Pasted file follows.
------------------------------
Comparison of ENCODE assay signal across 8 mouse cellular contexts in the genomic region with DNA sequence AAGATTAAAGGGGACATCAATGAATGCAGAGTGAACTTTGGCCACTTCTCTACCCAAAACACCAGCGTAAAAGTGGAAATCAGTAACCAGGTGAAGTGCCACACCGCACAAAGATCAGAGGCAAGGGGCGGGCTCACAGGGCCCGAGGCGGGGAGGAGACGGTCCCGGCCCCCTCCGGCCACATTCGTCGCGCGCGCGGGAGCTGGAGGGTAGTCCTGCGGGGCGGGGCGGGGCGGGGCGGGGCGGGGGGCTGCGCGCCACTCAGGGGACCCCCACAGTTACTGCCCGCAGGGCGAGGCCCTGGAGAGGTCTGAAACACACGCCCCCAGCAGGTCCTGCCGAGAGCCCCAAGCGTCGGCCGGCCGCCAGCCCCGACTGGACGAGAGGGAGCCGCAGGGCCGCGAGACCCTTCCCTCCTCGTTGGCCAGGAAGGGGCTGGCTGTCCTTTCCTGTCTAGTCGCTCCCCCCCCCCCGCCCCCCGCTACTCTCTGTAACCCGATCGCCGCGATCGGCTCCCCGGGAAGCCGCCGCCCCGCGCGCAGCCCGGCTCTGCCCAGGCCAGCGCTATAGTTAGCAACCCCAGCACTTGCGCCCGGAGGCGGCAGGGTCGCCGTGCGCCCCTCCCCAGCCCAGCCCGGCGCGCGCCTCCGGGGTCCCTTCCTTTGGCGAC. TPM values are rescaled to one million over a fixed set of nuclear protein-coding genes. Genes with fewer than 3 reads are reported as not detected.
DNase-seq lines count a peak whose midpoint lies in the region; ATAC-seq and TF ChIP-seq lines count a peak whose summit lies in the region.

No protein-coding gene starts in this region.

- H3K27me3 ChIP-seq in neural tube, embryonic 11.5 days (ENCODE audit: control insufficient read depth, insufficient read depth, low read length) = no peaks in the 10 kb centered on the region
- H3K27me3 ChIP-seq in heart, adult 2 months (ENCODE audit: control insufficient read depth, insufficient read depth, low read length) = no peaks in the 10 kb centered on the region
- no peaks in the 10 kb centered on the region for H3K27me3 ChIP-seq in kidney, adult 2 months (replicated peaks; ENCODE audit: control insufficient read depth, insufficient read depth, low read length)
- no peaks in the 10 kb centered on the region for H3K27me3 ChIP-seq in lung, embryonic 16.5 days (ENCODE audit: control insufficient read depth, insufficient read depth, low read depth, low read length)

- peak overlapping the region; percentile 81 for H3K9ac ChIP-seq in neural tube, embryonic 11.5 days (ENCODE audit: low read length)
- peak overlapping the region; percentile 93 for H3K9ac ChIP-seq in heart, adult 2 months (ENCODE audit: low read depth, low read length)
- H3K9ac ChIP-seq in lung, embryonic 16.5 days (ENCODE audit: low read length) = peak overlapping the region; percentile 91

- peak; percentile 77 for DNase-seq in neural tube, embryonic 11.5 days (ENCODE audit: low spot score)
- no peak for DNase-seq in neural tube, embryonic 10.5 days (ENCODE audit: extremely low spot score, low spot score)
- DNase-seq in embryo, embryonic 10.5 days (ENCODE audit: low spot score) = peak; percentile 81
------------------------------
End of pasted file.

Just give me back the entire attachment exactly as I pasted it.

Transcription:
Comparison of ENCODE assay signal across 8 mouse cellular contexts in the genomic region with DNA sequence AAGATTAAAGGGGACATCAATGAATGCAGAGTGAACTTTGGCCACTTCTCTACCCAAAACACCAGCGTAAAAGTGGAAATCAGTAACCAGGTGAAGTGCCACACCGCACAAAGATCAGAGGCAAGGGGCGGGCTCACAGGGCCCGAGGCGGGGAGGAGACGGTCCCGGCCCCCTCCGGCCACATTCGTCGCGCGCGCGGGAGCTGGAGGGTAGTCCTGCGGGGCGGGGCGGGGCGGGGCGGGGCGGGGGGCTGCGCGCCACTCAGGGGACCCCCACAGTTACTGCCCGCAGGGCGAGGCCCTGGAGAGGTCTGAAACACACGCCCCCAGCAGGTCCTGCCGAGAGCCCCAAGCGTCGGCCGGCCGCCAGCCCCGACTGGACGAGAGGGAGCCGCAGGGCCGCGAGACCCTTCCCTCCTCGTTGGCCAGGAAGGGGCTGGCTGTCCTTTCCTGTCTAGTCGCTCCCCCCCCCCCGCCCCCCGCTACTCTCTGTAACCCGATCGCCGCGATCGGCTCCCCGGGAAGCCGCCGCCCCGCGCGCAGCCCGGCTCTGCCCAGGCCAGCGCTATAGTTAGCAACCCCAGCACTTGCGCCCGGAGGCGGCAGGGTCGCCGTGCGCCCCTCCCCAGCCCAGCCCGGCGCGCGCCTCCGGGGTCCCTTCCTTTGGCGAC. TPM values are rescaled to one million over a fixed set of nuclear protein-coding genes. Genes with fewer than 3 reads are reported as not detected.
DNase-seq lines count a peak whose midpoint lies in the region; ATAC-seq and TF ChIP-seq lines count a peak whose summit lies in the region.

No protein-coding gene starts in this region.

- H3K27me3 ChIP-seq in neural tube, embryonic 11.5 days (ENCODE audit: control insufficient read depth, insufficient read depth, low read length) = no peaks in the 10 kb centered on the region
- H3K27me3 ChIP-seq in heart, adult 2 months (ENCODE audit: control insufficient read depth, insufficient read depth, low read length) = no peaks in the 10 kb centered on the region
- no peaks in the 10 kb centered on the region for H3K27me3 ChIP-seq in kidney, adult 2 months (replicated peaks; ENCODE audit: control insufficient read depth, insufficient read depth, low read length)
- no peaks in the 10 kb centered on the region for H3K27me3 ChIP-seq in lung, embryonic 16.5 days (ENCODE audit: control insufficient read depth, insufficient read depth, low read depth, low read length)

- peak overlapping the region; percentile 81 for H3K9ac ChIP-seq in neural tube, embryonic 11.5 days (ENCODE audit: low read length)
- peak overlapping the region; percentile 93 for H3K9ac ChIP-seq in heart, adult 2 months (ENCODE audit: low read depth, low read length)
- H3K9ac ChIP-seq in lung, embryonic 16.5 days (ENCODE audit: low read length) = peak overlapping the region; percentile 91

- peak; percentile 77 for DNase-seq in neural tube, embryonic 11.5 days (ENCODE audit: low spot score)
- no peak for DNase-seq in neural tube, embryonic 10.5 days (ENCODE audit: extremely low spot score, low spot score)
- DNase-seq in embryo, embryonic 10.5 days (ENCODE audit: low spot score) = peak; percentile 81